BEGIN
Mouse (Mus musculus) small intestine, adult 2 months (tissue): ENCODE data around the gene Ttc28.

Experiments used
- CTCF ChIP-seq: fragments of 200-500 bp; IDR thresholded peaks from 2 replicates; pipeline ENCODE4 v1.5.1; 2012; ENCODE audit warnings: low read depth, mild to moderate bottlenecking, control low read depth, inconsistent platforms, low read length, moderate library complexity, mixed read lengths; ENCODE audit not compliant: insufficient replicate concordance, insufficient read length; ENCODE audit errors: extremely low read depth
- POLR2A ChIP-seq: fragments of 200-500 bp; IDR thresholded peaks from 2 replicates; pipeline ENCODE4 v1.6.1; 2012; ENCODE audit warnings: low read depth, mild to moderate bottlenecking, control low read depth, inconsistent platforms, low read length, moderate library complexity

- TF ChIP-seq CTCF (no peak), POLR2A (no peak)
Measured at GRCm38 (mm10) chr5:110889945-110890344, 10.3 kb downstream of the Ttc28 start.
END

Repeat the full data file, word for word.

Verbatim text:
Mouse (Mus musculus) small intestine, adult 2 months (tissue): ENCODE data around the gene Ttc28.

Experiments used
- CTCF ChIP-seq: fragments of 200-500 bp; IDR thresholded peaks from 2 replicates; pipeline ENCODE4 v1.5.1; 2012; ENCODE audit warnings: low read depth, mild to moderate bottlenecking, control low read depth, inconsistent platforms, low read length, moderate library complexity, mixed read lengths; ENCODE audit not compliant: insufficient replicate concordance, insufficient read length; ENCODE audit errors: extremely low read depth
- POLR2A ChIP-seq: fragments of 200-500 bp; IDR thresholded peaks from 2 replicates; pipeline ENCODE4 v1.6.1; 2012; ENCODE audit warnings: low read depth, mild to moderate bottlenecking, control low read depth, inconsistent platforms, low read length, moderate library complexity

- TF ChIP-seq CTCF (no peak), POLR2A (no peak)
Measured at GRCm38 (mm10) chr5:110889945-110890344, 10.3 kb downstream of the Ttc28 start.